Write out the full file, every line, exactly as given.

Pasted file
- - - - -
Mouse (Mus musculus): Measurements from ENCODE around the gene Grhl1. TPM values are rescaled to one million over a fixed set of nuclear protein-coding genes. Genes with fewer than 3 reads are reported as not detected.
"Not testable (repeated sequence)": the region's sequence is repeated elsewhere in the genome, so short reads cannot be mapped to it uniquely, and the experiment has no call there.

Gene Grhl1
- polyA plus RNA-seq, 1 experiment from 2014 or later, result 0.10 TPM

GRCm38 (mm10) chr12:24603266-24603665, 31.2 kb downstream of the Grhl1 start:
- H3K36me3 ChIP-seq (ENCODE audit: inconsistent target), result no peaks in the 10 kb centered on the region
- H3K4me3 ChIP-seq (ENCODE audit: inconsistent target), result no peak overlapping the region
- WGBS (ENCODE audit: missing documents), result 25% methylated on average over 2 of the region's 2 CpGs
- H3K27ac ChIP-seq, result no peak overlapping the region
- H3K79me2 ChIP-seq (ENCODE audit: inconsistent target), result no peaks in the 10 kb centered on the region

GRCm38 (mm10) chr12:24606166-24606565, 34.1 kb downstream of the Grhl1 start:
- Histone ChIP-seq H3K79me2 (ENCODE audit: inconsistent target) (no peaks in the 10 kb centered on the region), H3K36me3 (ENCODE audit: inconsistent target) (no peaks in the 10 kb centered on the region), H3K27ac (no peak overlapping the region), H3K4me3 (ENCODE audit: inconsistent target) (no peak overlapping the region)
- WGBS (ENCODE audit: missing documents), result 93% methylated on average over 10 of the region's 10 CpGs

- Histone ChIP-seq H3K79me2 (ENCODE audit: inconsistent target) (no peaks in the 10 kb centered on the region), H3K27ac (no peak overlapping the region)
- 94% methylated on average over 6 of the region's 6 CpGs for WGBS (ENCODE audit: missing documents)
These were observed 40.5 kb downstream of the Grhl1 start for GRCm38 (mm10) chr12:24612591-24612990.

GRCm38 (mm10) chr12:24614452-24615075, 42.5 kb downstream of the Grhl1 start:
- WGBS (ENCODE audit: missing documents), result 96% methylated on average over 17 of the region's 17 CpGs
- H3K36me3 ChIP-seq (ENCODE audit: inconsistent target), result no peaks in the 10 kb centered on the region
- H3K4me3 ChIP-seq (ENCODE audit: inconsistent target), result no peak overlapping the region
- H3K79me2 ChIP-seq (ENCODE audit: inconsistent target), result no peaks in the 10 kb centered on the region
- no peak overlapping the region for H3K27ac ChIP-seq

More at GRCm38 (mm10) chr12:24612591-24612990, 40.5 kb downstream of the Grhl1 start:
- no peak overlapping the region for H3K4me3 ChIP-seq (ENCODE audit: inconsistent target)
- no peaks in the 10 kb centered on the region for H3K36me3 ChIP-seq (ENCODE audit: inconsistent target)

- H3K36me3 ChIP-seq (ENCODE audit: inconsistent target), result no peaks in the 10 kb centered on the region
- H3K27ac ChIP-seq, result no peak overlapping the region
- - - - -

Mouse (Mus musculus): Measurements from ENCODE around the gene Grhl1. TPM values are rescaled to one million over a fixed set of nuclear protein-coding genes. Genes with fewer than 3 reads are reported as not detected.
"Not testable (repeated sequence)": the region's sequence is repeated elsewhere in the genome, so short reads cannot be mapped to it uniquely, and the experiment has no call there.

Gene Grhl1
- polyA plus RNA-seq, 1 experiment from 2014 or later, result 0.10 TPM

GRCm38 (mm10) chr12:24603266-24603665, 31.2 kb downstream of the Grhl1 start:
- H3K36me3 ChIP-seq (ENCODE audit: inconsistent target), result no peaks in the 10 kb centered on the region
- H3K4me3 ChIP-seq (ENCODE audit: inconsistent target), result no peak overlapping the region
- WGBS (ENCODE audit: missing documents), result 25% methylated on average over 2 of the region's 2 CpGs
- H3K27ac ChIP-seq, result no peak overlapping the region
- H3K79me2 ChIP-seq (ENCODE audit: inconsistent target), result no peaks in the 10 kb centered on the region

GRCm38 (mm10) chr12:24606166-24606565, 34.1 kb downstream of the Grhl1 start:
- Histone ChIP-seq H3K79me2 (ENCODE audit: inconsistent target) (no peaks in the 10 kb centered on the region), H3K36me3 (ENCODE audit: inconsistent target) (no peaks in the 10 kb centered on the region), H3K27ac (no peak overlapping the region), H3K4me3 (ENCODE audit: inconsistent target) (no peak overlapping the region)
- WGBS (ENCODE audit: missing documents), result 93% methylated on average over 10 of the region's 10 CpGs

- Histone ChIP-seq H3K79me2 (ENCODE audit: inconsistent target) (no peaks in the 10 kb centered on the region), H3K27ac (no peak overlapping the region)
- 94% methylated on average over 6 of the region's 6 CpGs for WGBS (ENCODE audit: missing documents)
These were observed 40.5 kb downstream of the Grhl1 start for GRCm38 (mm10) chr12:24612591-24612990.

GRCm38 (mm10) chr12:24614452-24615075, 42.5 kb downstream of the Grhl1 start:
- WGBS (ENCODE audit: missing documents), result 96% methylated on average over 17 of the region's 17 CpGs
- H3K36me3 ChIP-seq (ENCODE audit: inconsistent target), result no peaks in the 10 kb centered on the region
- H3K4me3 ChIP-seq (ENCODE audit: inconsistent target), result no peak overlapping the region
- H3K79me2 ChIP-seq (ENCODE audit: inconsistent target), result no peaks in the 10 kb centered on the region
- no peak overlapping the region for H3K27ac ChIP-seq

More at GRCm38 (mm10) chr12:24612591-24612990, 40.5 kb downstream of the Grhl1 start:
- no peak overlapping the region for H3K4me3 ChIP-seq (ENCODE audit: inconsistent target)
- no peaks in the 10 kb centered on the region for H3K36me3 ChIP-seq (ENCODE audit: inconsistent target)

- H3K36me3 ChIP-seq (ENCODE audit: inconsistent target), result no peaks in the 10 kb centered on the region
- H3K27ac ChIP-seq, result no peak overlapping the region